Brooke NixonA long-awaited Final Rule from the U.S. Department of Labor (DOL) raises the minimum salary level for certain workers to $35,568, or $684 per week. This rule, which will go into effect Jan. 1, 2020, affects nearly every skilled nursing, assisted living, and post-acute care facility in the country.

“For the first time in over 15 years, America’s workers will have an update to overtime regulations that will put overtime pay into the pockets of more than a million working Americans,” said Acting U.S. Secretary of Labor Patrick Pizzella.

Looking back a few years to the end of 2016, business owners and human resources professionals were scrambling to comply with DOL amendments to the Fair Labor Standards Act (FLSA). In 2014, President Barack Obama had directed DOL to update and modernize the overtime regulations, and subsequently, DOL issued its final rule on May 18, 2016, raising the minimum salary level to $913 per week, or $47,476 annually. The 2016 Rule was set to go into effect Dec. 1, 2016.

Duties Exemptions from Overtime

Although the FLSA requires overtime pay for most employees, some are exempt from those requirements. To be exempt, an employee must meet both the duties test (workers perform certain duties detailed in the FLSA) and the salaries test (workers are paid on a salary basis at a certain amount per week). Under the duties test, employees must perform certain duties before they can be exempt under the FLSA.

The most commonly used exemptions are the executive exemption, the professional exemption, and the administrative exemption. All three of these exemptions are commonly used in long term and post-acute care (LT/PAC) facilities.

For example, administrators of long term care facilities will meet the duties test for an executive exemption if their duty is managing the facility, if they regularly supervise two or more full-time employees (or part-time equivalents), and have the authority to hire and fire employees (or their recommendations on hiring and firing carry significant weight).

Exemptions in Care Settings

The professional exemption is often used in the LT/PAC care field for certain nurses, doctors, and other professionals in these facilities. Finally, individuals working in LT/PAC facilities may meet the duties test for an administrative exemption if their primary duties are the performance of office or nonmanual work directly related to the management of the facility and they regularly exercise discretion and independent judgment on matters of significance. This exemption may be used in LT/PAC settings by the human resources or financial director.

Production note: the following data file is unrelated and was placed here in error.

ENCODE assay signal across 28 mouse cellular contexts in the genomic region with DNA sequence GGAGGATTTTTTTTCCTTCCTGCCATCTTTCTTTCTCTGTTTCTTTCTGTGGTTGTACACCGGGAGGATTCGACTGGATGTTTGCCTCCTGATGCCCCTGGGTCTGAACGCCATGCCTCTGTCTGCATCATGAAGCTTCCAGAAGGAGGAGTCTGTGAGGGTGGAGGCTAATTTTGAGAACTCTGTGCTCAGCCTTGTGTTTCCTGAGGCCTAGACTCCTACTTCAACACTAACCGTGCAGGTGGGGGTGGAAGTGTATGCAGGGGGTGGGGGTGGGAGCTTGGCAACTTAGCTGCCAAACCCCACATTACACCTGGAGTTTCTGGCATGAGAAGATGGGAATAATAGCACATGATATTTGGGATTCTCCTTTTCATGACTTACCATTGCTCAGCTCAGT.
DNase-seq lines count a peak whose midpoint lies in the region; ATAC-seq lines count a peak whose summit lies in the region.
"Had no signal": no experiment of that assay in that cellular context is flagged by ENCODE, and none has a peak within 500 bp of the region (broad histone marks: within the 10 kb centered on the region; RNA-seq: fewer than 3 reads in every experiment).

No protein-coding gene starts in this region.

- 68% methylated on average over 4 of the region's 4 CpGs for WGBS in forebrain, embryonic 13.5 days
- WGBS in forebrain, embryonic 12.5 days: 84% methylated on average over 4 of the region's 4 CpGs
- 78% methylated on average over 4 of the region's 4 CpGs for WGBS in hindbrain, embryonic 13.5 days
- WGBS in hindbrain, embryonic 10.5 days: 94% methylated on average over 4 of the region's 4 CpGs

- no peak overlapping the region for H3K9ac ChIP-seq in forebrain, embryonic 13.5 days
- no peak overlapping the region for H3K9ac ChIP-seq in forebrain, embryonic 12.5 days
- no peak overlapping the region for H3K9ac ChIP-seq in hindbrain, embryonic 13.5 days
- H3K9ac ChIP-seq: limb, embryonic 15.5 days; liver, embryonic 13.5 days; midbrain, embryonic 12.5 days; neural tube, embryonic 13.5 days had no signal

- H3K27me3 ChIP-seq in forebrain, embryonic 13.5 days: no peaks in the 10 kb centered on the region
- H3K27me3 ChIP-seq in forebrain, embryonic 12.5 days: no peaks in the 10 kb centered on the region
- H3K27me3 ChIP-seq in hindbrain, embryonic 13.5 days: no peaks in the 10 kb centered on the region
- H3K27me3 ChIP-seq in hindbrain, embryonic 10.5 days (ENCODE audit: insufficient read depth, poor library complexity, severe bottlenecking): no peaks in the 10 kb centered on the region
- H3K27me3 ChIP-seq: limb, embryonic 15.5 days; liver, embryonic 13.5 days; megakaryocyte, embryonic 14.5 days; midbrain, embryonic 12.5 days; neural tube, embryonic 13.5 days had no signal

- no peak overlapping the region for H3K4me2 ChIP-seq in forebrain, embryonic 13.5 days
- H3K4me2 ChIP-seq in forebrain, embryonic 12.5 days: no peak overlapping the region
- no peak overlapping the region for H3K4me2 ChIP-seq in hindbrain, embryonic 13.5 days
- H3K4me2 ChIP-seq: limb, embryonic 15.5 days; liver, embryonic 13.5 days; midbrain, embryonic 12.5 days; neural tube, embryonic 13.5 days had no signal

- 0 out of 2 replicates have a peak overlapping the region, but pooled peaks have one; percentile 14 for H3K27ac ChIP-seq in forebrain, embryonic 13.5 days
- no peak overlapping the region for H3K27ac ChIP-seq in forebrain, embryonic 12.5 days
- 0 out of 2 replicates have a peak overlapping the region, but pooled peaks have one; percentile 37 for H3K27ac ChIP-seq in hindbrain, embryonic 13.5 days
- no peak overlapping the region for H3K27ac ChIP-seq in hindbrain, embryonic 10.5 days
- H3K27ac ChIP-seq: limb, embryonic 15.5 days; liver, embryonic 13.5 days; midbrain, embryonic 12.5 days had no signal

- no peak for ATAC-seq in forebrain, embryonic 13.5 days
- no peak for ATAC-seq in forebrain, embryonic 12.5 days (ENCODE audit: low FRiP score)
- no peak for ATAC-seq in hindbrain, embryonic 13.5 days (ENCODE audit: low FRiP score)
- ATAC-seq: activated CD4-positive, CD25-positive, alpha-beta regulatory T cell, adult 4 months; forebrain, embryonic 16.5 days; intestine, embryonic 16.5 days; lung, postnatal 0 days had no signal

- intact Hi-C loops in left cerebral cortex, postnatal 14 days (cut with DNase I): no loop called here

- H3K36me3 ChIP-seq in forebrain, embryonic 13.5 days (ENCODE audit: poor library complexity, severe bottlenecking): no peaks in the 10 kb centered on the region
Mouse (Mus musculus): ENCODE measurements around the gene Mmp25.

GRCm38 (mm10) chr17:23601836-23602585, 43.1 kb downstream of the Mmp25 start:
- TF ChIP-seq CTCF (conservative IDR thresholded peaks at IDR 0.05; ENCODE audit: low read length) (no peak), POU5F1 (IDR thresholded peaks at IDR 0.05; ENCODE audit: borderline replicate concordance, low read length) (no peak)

However, the 2016 Rule did not alter the duties test. Instead, it primarily focused on updating the salary levels necessary for executive, administrative, and professional (EAP) employees to be considered exempt.

Under the rule prior to 2016, and the rule that is currently in effect today, the minimum salary level for an EAP employee to be eligible for the exemption to overtime is set at $455 per week, or $23,660 annually.

The 2016 Final Rule

Businesses everywhere spent the latter part of 2016 seeking advice from attorneys and accountants and reviewing employee pay rates, exempt versus nonexempt positions, and timekeeping policies. Critics complained that the 2016 Rule set the minimum salary level at an unreasonably high rate, thereby excluding millions of employees from being eligible for an exemption even though they perform exempt job duties.

As a result, many businesses would be forced to change the pay structure of their employees and possibly institute layoffs due to budget concerns. In response, a coalition of business groups and numerous states brought suit against DOL, challenging the 2016 Rule and requesting injunctive relief.